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Phylum Arthropoda
Subphylum Crustacea
Subclass Ostracoda
Order Podocopida
Family Cytherellidae

Cytherella bermudensis Maddocks, 1986

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Cytherella bermudensis: right and left valve exteriors of female

Taxonomic Characterization: Cytherella bermudensis male has a compressed, ovate-subquadrate in lateral view, with slight ventral indentation. The female carapace is similar in outline, however proportionately higher. The inflated brood cavity is expressed externally as a distinct, vertically elongated, local swelling that does not reach to either the dorsal or ventral margin and is bounded posteriorly by the straight vertical ridge, which is slightly less distinct than in the male. A delicate micro-ornament of numerous, tiny pits outlines a lacy network of ridges bounding polygonal fossae; the floors of these fossae are also densely pitted. The male sixth limb has large, recurved, pediform palp. The hemipenis is about twice as long as high, with sinuous outline, tapering distally to a downward-pointing, bulbous projection; the copulatory tube is long, curved in J-shape (Maddocks & Iliffe, 1986).

Disposition of Specimens: All specimens were deposited in the United States Museum of Natural History: male holotype (USNM 216414) and paratypes (USNM numbers 216415-216417).

Ecological Classification: Either stygophilic or accidental

Size: Length of right valve of male 0.74 mm, female 0.81 mm.

Number of Species in Genus: At least 9

Species Range: Known from Palm and Green Bay Caves, in addition to Castle Harbour, North Lagoon, and the South Shore reefs in Bermuda (Maddocks & Iliffe, 1986).

Closest Related Species: Cytherella bermudensis is externally quite similar to C. kornickeri, with which it frequently occurs. However, it can be distinguished by its greater height to length ratio, the more inflated females, the pitted micro-ornament, oval spots, and soft-part characters. Also, C. pandora, a Bahamian species, has similar shape and micro-ornament, but only the females are said to have this micro-ornament. An undescribed species in the Florida Keys has similar micro-ornament but more elaborate posterior swelling and ridge. Another similar but undescribed species has been seen in collections from Belize (Maddocks & Iliffe, 1986).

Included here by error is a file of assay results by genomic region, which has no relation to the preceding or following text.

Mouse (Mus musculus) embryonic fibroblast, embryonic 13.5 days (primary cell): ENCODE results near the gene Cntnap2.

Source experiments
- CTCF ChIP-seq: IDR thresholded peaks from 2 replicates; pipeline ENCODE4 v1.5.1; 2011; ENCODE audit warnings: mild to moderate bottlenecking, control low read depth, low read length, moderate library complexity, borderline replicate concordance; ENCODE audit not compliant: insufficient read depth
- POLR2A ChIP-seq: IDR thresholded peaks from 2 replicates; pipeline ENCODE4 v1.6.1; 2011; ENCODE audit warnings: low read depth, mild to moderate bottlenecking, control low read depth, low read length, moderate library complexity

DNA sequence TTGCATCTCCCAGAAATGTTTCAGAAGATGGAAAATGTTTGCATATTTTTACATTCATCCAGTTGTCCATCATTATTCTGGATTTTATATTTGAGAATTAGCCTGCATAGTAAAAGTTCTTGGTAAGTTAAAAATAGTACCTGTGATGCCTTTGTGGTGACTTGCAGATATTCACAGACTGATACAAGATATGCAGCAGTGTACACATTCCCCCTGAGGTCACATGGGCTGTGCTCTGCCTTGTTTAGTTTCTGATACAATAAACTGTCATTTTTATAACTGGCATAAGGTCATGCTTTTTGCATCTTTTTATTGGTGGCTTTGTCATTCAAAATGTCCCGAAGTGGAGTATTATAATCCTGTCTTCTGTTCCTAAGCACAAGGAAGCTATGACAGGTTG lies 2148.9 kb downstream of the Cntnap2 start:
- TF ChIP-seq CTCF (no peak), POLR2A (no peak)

Habitat: Anchialine limestone caves

Ecology: Specimens of C. bermudensis were collected with a fine mesh hand net from bottom silt near the base of the entrance slope in 9 m depth at Palm Cave and from fine bottom silt in 14 m depth in Green Bay Cave. Palm and Green Bay Caves are large, submerged cave systems on opposite sides of Harrington Sound. Both have significant tidal currents exchanging water with Harrington Sound.

Life History: Specimens collected included 1 male, 1 female, 4 juveniles, 6 empty valves, and 55 subfossil specimens.


  • Maddocks, R.F. and T.M. Iliffe. 1986. Podocopid Ostracoda of Bermudian caves. Stygologia, 2(1/2): 26-76, 18 figures.


Contributor: Dr. Rosalie F. Maddocks, University of Houston, Houston, Texas USA

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